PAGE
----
This past week, Harvard entered the Associated Press Top 25 for the first time in school history. The Associated Press reported the story with the following article on the team and several quotes from head coach Tommy Amaker. The article is attached
The article quickly indicates that this was "only the third time since 1970 that an Ivy League team had been ranked."
The purpose of this blog is not to take anything away from the accomplishments of the Crimson or to somehow show up the Associated Press, however, upon reading the article, my mind quickly returned to several Princeton and Penn teams (Ivy League Teams) that were ranked. Quite honestly, throughout most of the 1970's and even into 1990 it was not that rare for an Ivy League school to be ranked.
First, let's not underestimate the accomplishments of Harvard and hopefully by writing this in some way I'm celebrating their recent accomplishment. As an Ivy League school Harvard, like all Ivy League schools does not give out financial awards after acceptance for anything other than family need. Ivy League coaches can, however, help student-athletes gain acceptance with academic qualifications that are much lower than the average applicant. Accordingly, the Ivy League schools are playing on a different field than the rest of college basketball. While high school student athletes across the country compete for athletic scholarships they will not get one from and Ivy League school.
Given these restrictions, remarkably, several Ivy League schools have found their way into the Associated Press, former United Press International and current ESPN/USA Today poll. Polls do offer a subjective element in that they are voted on, but they are an excellent barometer of the schools that are receiving exposure from the national media and television.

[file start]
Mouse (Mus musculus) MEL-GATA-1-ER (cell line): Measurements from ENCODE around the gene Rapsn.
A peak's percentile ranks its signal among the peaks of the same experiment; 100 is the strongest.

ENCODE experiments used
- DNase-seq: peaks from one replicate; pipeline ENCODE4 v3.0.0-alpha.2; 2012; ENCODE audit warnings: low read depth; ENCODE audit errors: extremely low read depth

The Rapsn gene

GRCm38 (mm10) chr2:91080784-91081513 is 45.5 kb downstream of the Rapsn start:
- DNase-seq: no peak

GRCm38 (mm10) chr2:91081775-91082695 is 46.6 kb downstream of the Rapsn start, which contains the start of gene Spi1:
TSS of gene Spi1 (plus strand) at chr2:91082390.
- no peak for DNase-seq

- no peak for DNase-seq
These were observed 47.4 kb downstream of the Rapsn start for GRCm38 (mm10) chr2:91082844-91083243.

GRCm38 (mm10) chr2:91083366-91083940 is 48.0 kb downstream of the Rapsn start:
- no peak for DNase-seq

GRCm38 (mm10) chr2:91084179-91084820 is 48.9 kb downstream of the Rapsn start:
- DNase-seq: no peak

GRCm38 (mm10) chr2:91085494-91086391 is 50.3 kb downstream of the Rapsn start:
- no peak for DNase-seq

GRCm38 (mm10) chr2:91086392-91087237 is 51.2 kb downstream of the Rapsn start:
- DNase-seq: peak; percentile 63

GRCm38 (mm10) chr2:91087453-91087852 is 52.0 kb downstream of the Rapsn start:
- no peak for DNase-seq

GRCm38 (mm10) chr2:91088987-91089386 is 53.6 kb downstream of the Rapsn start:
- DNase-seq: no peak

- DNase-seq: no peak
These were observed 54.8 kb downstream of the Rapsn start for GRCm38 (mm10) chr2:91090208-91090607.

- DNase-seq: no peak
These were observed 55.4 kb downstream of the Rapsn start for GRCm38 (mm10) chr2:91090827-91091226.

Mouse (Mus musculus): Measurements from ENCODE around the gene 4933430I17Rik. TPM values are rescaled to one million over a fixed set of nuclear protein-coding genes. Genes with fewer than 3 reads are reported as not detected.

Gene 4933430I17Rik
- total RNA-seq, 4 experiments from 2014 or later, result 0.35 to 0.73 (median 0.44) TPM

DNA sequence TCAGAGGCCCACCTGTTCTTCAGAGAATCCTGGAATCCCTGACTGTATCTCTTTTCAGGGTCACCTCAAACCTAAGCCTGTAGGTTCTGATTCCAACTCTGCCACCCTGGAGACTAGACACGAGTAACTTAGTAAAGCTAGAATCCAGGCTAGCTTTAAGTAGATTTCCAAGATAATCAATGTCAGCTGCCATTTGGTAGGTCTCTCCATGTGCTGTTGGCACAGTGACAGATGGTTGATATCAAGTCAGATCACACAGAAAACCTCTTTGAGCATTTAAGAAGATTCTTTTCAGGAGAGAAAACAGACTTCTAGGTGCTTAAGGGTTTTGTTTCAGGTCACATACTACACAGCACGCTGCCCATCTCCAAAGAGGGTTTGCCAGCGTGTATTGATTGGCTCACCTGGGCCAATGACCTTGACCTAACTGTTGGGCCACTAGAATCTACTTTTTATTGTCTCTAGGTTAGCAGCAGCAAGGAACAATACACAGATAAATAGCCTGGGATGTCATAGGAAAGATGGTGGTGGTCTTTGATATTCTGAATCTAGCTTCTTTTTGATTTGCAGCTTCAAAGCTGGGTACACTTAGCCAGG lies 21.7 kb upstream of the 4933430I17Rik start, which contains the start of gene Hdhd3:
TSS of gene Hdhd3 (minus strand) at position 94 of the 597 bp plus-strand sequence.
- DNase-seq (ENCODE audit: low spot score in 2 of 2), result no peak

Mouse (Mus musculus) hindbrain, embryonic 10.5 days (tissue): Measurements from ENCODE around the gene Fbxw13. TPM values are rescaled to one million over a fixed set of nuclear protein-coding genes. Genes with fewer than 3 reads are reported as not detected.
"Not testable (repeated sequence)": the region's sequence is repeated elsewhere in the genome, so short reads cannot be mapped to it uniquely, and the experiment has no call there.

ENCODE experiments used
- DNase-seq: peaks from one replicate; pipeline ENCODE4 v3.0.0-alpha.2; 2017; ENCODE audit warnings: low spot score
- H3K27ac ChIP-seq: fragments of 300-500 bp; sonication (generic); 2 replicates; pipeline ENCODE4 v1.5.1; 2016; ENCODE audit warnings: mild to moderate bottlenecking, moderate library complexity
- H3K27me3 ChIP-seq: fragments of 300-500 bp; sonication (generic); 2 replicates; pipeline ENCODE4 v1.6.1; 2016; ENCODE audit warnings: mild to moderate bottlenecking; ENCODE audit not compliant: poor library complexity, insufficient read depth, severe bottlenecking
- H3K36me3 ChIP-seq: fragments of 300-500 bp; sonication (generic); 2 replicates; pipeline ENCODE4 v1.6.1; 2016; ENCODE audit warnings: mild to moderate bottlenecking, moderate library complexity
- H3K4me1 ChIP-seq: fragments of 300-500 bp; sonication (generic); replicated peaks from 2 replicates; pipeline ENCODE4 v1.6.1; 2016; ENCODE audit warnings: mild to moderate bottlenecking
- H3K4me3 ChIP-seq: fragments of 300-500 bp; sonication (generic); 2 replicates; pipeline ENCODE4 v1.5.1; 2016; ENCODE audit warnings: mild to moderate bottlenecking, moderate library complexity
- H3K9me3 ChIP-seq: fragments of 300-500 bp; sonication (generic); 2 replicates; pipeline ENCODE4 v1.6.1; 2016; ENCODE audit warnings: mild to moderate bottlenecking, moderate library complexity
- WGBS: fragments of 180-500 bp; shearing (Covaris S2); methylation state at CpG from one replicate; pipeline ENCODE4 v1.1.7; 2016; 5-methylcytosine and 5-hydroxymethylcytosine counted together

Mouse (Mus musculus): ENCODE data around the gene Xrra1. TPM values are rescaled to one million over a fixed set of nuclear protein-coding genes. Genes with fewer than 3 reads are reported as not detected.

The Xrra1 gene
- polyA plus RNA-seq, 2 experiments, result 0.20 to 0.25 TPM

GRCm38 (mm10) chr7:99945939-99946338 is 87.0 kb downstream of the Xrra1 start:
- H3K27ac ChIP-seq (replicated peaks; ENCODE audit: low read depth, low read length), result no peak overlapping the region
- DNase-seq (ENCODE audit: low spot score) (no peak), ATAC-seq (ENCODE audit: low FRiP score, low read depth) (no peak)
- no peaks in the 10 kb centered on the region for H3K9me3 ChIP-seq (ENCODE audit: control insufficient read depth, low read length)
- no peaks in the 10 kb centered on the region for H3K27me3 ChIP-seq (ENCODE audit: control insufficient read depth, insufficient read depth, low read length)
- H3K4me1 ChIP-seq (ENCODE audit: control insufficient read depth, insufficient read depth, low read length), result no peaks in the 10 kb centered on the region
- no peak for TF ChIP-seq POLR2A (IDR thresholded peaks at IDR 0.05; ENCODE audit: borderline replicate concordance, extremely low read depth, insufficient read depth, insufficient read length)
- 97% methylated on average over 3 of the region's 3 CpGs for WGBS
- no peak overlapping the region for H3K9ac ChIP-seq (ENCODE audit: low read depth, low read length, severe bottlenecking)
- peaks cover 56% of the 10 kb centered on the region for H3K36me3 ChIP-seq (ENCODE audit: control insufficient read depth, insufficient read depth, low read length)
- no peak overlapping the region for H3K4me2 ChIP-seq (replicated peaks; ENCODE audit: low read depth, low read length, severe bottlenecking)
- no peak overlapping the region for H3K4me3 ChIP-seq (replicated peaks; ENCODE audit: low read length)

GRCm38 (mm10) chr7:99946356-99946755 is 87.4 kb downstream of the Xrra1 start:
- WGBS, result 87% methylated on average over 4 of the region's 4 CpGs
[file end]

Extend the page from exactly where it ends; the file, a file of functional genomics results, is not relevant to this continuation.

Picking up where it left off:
First and foremost, even the most novice follower of college basketball can remember Penn's run to the Final Four in 1979. The same year that most experts agree college basketball began its modern era. This was the season Bird played Magic in the final in Salt Lake City. Clearly, this was at team worthy of ranking and the Quakers entered the poll in the final rankings at 14th.
Prior to that magical season and throughout most of the early 1970's Penn was in fact ranked. In 1975 the Quakers entered the poll at number 20 in the preseason, moved up to 14, 13, 9, and dropped to 12 on December 31st. They reentered the poll at 20 on February 4th and moved up to 14, 12, 10, 10, 11, 15, and 17 before finally falling out. That same season (1975) Princeton was also ranked entering the poll at number 13 on March 25th and finishing at number 12 in the final poll.
In 1974, Penn was ranked 16th in the preseason, held that ranking for one week, moved to 11th in the December 11th poll before dropping out for the rest of the season a week later. In 1972-73, Penn again started the season with a number 9 ranking, remained ranked for seven weeks before dropping out until the final poll of the season where they reentered again at number 18. In 1971-72, Penn again was ranked for the entire season, finishing at number 3 in the final poll and reaching the Elite 8 of the NCAA Tournament. Their ranking that season never dropped below 14 and they spent most of the season in the top 10. That same season Princeton actually spent a week ranked at number 18 in the December 14 poll.